To the Logical Conclusion?

I write about this story, not because I think we are really at the edge of this level of science (I don’t believe that we are) but because it gives me pause.    And I do think it is probably only a matter of time before what is discussed here is possible.

The idea is pretty simple:

In the future, it could even be possible for stem cells from a male to be used to produce an egg, allowing an infant to have two biological fathers

First off I have to wonder, purely on a technical level, if there is a reason this would work for men and not women.  I mean, if a man’s stem cells could be manipulated to produce and egg, couldn’t a woman’s stem cells be manipulated to produce sperm?  Perhaps not since the idea seems to me that men do have an X chromosome–which is where you’re getting the material for an egg—while women do not have a Y chromosome.   But really, I digress.  This isn’t my point.

I don’t have a general objection to all genetic engineering.  I see that it is rife with ethical issues.  I’m not saying I’d allow it all.  But if a person had a gene for a heritable and fatal disease and you could correct it at a genetic level I wouldn’t say that was necessarily bad.   (Yes, I see slippery slopes.   Gattica–which I’ve never but always intended to–and so.)   I’m not terribly troubled when people doing IVF pick an embryo that is most likely to survive to term and is free of crippling genetic defects.  (Again, I see the slippery slope.  Can you pick the tallest one?   The one with dimples?   The girls?   The blondes?)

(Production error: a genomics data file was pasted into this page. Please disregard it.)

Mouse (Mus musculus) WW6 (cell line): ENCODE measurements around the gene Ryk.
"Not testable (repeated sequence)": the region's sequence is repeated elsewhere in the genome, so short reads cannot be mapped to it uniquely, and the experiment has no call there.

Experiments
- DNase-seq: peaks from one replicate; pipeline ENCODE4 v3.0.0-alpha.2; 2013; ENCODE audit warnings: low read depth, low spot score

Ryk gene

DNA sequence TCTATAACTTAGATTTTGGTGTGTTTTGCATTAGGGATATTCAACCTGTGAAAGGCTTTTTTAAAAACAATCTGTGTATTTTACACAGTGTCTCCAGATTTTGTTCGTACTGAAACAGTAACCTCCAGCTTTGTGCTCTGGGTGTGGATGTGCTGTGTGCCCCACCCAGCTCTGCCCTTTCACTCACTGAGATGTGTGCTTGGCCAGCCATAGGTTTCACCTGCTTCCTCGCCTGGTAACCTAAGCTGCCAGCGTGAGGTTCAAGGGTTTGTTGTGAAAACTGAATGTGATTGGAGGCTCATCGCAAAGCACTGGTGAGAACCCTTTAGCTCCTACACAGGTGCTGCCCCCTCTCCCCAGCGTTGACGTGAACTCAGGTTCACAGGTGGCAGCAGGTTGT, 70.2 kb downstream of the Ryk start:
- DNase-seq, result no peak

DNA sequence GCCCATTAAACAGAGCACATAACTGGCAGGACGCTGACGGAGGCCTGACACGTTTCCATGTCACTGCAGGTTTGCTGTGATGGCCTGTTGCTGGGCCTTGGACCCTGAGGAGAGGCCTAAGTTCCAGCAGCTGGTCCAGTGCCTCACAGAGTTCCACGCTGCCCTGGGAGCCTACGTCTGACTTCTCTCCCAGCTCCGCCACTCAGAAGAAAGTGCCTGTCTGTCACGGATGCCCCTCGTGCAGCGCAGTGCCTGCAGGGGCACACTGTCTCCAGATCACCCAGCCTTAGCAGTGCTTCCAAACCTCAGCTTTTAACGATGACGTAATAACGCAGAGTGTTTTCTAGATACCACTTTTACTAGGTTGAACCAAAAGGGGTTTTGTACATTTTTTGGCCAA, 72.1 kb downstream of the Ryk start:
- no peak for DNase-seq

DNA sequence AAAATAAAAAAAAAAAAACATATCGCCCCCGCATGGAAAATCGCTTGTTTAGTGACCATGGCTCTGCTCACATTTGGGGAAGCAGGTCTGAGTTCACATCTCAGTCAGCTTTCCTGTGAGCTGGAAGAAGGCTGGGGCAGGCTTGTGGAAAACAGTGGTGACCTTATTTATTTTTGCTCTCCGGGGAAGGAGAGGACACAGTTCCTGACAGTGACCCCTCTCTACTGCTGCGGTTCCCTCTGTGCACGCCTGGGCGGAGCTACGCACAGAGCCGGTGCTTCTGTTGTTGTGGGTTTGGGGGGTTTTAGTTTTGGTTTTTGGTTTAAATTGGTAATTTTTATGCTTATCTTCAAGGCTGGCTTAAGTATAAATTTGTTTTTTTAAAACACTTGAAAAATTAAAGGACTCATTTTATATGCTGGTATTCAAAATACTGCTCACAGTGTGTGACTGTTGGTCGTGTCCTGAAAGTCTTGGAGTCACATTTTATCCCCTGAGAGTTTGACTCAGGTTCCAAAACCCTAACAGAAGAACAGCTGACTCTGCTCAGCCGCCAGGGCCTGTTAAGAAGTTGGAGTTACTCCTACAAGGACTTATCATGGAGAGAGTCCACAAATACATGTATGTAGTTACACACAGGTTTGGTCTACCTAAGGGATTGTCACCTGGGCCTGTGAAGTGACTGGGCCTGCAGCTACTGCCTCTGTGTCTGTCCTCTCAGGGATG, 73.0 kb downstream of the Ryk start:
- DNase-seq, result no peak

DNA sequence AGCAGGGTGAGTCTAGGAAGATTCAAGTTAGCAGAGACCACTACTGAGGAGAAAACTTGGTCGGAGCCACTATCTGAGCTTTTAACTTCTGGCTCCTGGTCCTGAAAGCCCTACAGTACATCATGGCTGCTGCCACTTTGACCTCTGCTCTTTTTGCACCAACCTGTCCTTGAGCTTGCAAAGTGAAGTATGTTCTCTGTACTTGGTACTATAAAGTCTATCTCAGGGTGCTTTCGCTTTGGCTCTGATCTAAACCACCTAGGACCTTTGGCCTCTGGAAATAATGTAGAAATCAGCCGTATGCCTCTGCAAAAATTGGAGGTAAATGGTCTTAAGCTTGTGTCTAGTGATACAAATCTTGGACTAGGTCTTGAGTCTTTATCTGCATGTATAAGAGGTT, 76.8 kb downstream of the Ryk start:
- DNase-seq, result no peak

But there’s something else that bothers me about the tone of this article, and it really goes back to genetic essentialism.   The virtue of this technology is not that it allows you to create a super-race or a designer child.  The virtue is that it allows you to create a child that is genetically related to both men.   Now why is that a good thing?

I think there are two possible answers here, and they are closely intertwined.   On the one hand, you could say (and I know many do say) that it is just flat out better for parents to be genetically related to their children.  Perhaps this is because we are somehow naturally programmed to be better parents for genetically related children.   Perhaps this is just a natural law that stands on its own.   (Can you sense my skepticism?  No point in denying it and not a secret or a surprise.)